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Christi, Our family is currently dealing with some major pain and damage done from lightheartedly discussing things that were better left unsaid in a family setting. I also have been seeing the damage done from letting our family default be sarcasm and course jesting. Thanks for the great post! I actually just did one on “pecking” like Woodpeckers on each other’s faults. Lots to chew on (no pun intended!). Hah.
Thank you for adding to the conversation about this. You have so much wisdom to share on this subject I’m sure. We just never know what is behind the smiles and laughs, do we?
Christi, this is an excellent post. You’re making me think here. Do you know my family ALWAYS joked about what a bad driver I was when I was 16-18. I have a great family, but they always joked about it. Do you know that all my life, I always thought I was a bad driver. Until I was about 45. Then I thought, “Wait a minute. I’ve never had an accident. Never gotten a speeding ticket. And I’m a bad driver?…I don’t think that’s true.” Can you imagine it took me 20 years to realize I’m a good driver. :-) Words have power.
Betsy, thank you so much for adding your thoughts. I have been pondering your comment for days, but just realized I didn’t reply until now. Such insight here and so much we can learn from others. Thank you again for making me think!
Ah Christi, I loved this. I’ve always been somewhat careful about telling jokes on the kids because my second is particularly sensitive, but I do have one coming up now who…well, would make it fairly easy. Not in a dumb, rude, or horrible way. But in a he stuck an eraser up his nose just like his namesake (my dad) did way. I will proceed with caution, thank you!
They do give us such material, don’t they :) I appreciate how you know your children well. It’s not necessarily an all or nothing thing, but a “think before you joke” kind of mindset. Thanks for being here!
What a great reminder, Christi! Oh, that we not get a laugh at someone else’s expense!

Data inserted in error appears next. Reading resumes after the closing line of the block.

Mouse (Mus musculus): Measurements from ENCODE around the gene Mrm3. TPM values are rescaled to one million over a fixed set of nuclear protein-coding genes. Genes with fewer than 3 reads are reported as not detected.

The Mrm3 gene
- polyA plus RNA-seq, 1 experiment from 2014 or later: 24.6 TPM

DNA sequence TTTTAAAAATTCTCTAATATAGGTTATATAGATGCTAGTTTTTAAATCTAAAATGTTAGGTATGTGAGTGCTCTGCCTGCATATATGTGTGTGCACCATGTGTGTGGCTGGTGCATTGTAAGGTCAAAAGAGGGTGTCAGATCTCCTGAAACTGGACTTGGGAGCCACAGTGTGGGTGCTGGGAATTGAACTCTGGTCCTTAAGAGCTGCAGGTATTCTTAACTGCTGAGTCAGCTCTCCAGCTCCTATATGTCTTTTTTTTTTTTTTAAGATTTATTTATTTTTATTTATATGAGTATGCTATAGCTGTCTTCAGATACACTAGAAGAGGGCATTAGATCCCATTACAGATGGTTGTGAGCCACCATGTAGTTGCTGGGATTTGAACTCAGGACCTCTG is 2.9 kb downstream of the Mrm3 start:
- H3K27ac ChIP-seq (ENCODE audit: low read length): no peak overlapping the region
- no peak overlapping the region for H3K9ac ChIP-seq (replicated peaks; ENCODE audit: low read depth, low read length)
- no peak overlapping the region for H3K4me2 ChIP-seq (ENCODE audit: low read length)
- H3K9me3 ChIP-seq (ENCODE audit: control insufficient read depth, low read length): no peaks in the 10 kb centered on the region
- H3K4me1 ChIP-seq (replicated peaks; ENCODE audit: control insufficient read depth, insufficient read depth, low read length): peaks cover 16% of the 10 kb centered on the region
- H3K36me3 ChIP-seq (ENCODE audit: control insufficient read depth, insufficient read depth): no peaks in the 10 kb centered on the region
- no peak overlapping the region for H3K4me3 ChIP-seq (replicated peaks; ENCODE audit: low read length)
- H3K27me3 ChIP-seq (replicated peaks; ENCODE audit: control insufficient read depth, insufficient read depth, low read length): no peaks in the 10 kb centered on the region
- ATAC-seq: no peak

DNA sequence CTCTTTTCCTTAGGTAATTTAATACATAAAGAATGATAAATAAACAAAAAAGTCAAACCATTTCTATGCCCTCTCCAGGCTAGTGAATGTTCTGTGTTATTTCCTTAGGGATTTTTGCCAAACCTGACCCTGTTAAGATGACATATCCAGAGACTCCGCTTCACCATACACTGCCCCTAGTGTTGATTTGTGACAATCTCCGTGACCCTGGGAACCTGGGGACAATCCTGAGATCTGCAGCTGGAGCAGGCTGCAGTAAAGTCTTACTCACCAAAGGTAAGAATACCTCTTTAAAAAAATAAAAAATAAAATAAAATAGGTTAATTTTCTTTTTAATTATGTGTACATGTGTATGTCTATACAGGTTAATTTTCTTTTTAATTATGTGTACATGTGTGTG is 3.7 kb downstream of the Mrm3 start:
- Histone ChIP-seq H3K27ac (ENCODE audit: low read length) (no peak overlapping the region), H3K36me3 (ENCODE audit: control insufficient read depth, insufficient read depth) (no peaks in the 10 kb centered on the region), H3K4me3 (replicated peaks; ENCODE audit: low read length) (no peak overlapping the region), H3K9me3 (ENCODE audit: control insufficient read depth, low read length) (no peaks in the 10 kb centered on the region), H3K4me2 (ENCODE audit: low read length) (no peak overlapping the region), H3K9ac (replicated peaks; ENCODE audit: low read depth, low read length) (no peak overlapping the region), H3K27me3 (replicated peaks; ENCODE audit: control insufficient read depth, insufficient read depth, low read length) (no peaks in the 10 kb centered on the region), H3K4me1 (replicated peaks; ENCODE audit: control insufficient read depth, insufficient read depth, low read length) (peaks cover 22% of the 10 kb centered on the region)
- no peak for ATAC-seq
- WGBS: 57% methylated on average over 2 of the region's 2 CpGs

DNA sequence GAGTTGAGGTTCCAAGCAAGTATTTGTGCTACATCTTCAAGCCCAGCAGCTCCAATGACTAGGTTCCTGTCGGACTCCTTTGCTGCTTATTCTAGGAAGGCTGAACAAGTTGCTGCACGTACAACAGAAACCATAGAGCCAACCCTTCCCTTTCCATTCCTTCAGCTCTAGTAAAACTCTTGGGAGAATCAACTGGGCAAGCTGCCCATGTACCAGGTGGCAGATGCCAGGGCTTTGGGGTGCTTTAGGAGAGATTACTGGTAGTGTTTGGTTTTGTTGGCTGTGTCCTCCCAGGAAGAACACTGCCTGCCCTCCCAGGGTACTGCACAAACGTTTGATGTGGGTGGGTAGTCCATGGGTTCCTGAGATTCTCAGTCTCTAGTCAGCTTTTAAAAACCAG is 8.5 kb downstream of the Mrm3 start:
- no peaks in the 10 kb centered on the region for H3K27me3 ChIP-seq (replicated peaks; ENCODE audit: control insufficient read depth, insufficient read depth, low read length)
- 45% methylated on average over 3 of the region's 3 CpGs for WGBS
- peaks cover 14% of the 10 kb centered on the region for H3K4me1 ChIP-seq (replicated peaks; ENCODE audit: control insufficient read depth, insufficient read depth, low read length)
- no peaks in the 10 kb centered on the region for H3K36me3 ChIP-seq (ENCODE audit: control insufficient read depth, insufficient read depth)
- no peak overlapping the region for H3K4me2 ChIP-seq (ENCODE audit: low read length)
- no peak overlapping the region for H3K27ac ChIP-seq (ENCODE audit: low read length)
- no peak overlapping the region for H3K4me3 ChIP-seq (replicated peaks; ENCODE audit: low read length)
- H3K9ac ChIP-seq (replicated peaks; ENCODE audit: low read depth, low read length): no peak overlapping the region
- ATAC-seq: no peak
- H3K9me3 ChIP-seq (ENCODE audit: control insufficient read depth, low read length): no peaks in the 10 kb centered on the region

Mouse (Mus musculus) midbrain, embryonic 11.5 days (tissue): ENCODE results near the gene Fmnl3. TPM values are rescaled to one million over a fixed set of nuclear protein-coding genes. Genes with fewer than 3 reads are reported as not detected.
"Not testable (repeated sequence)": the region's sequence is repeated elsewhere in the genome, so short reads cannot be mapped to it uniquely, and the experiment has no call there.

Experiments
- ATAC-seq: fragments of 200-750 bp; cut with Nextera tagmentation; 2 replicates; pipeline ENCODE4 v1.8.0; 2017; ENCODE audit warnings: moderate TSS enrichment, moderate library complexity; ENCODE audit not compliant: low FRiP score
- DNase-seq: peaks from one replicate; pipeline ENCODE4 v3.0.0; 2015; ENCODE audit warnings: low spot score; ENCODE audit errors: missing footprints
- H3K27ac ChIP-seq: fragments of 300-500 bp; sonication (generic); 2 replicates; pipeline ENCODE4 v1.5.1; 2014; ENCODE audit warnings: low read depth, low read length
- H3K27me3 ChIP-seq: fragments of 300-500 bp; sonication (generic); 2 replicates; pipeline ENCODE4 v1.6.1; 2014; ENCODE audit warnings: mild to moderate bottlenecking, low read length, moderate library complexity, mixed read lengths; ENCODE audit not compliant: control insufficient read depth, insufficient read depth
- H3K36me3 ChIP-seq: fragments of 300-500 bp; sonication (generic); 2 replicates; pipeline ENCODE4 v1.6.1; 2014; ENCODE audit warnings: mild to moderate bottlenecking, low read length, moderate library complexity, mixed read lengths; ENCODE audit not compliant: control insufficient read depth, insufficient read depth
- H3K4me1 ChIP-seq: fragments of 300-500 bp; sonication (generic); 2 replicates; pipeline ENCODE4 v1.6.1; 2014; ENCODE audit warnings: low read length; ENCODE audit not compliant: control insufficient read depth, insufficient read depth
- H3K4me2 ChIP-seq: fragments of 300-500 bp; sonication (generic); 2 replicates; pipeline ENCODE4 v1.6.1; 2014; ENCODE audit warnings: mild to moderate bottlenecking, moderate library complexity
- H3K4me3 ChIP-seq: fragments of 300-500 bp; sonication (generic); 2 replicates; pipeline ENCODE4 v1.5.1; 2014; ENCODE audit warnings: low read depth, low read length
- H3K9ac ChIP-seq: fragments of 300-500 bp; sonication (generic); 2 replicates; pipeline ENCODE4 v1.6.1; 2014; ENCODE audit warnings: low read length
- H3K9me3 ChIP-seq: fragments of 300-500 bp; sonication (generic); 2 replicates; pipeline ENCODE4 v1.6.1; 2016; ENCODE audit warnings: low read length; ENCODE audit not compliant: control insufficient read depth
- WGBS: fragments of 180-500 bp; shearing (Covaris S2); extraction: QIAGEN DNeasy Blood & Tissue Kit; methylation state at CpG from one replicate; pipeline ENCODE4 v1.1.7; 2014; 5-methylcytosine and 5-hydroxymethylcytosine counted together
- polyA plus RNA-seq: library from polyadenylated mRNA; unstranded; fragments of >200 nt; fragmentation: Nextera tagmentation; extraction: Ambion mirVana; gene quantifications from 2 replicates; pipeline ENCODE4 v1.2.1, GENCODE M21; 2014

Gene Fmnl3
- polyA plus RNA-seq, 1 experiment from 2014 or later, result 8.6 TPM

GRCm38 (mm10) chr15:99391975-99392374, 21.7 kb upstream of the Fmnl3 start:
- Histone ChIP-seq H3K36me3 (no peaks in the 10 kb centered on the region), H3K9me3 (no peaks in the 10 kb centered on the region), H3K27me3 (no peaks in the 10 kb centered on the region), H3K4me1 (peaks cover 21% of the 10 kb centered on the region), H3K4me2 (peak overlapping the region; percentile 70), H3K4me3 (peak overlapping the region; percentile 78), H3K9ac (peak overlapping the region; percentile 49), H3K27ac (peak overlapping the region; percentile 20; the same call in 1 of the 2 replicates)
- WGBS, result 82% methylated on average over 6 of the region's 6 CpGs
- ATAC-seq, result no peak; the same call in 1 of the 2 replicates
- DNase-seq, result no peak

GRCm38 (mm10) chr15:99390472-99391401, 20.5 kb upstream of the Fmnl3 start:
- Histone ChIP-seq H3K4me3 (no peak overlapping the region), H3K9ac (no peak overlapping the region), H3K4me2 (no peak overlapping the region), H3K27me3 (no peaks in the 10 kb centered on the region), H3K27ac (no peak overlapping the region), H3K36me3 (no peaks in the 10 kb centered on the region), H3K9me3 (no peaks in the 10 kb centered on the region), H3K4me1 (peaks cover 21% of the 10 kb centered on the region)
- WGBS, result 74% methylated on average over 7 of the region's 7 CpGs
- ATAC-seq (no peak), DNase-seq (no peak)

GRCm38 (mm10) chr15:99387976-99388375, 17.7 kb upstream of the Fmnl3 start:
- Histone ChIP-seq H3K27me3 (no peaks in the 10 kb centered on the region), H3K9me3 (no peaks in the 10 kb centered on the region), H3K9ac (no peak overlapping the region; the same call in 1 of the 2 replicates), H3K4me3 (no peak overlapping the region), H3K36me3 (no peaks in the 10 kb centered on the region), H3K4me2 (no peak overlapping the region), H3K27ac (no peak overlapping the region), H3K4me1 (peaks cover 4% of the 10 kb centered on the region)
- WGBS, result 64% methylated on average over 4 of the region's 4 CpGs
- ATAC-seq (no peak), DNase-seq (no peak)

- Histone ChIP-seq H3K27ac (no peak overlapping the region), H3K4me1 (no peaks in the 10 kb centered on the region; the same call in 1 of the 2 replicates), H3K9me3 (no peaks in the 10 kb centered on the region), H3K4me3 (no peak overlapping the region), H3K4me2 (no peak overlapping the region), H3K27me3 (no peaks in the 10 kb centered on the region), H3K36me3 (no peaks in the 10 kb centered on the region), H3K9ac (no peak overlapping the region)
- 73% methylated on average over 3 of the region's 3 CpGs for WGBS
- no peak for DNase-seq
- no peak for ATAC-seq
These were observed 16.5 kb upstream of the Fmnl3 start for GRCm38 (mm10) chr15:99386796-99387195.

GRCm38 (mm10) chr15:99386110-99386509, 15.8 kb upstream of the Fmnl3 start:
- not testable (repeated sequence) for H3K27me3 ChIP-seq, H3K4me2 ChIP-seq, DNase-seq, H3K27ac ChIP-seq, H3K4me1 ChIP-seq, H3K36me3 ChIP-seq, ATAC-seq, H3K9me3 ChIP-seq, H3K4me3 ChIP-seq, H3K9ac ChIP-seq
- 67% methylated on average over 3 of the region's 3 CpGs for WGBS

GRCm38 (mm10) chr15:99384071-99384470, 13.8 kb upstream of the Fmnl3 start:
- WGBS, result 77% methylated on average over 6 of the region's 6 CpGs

Like you, I love to laugh. But, I never want to have to put someone else down to do so. And, I really HATE it when people make jokes at my expense.
Thanks for the really good word today.
Hope you survive all of that snow!
Thanks, friend! Appreciate you and your encouragement always!
When “Good Times” came out years ago, I remember thinking
I didn’t find the “jokes” very funny, and I especially didn’t like
the way the parents never spoke up and corrected their children
when they made jokes about each other. Calling someone
“ugly” or “stupid” or “moron” is NOT funny, even if they laugh
along with you, those words are harmful when done over a long
period of time. I feel social media has in so many ways made it
“okay” to joke at someone else’s expense. If we could all learn to
speak words of encouragement to each other instead of using
words to hurt someone else, how much better off we’d all be.
I remember seeing someone with a t-shirt that said: “IT’S ONLY
FUNNY UNTIL SOMEONE GETS HURT” How true that is!!
One of my favorite scriptures is Luke 6:31 “Do unto others
as you would have them do to you.” If it’s something we would
not want someone to say about us, then don’t say it about
someone else. I know I need to practice this more often, with
These are good words. I’ve seen some parents who have set sarcasm as the default language in their home. It makes me cringe and I wonder what the children really think down deep inside. Appreciate you adding your words to this trail!
YES and Amen. I have to be so careful with this. I actually make my Swillers read my posts before going live just in case they would be hurt. I have hurt in the past, and asked forgiveness. Not big hurts, but still.
But there’s SO MUCH MATERIAL!!! lol. Still. There’s a way to say it without giving the whole bank away.
Always love your words, Tex! praying for you and your big thang over there! (And possible book!)
Thanks! We so get each other on this topic don’t we? I’m glad you are out there telling the good stuff and encouraging young mamas to see it all as a gift, regardless of what hat they have on at the moment!
They probably have on the same hats we do right now – the snow cap! ;)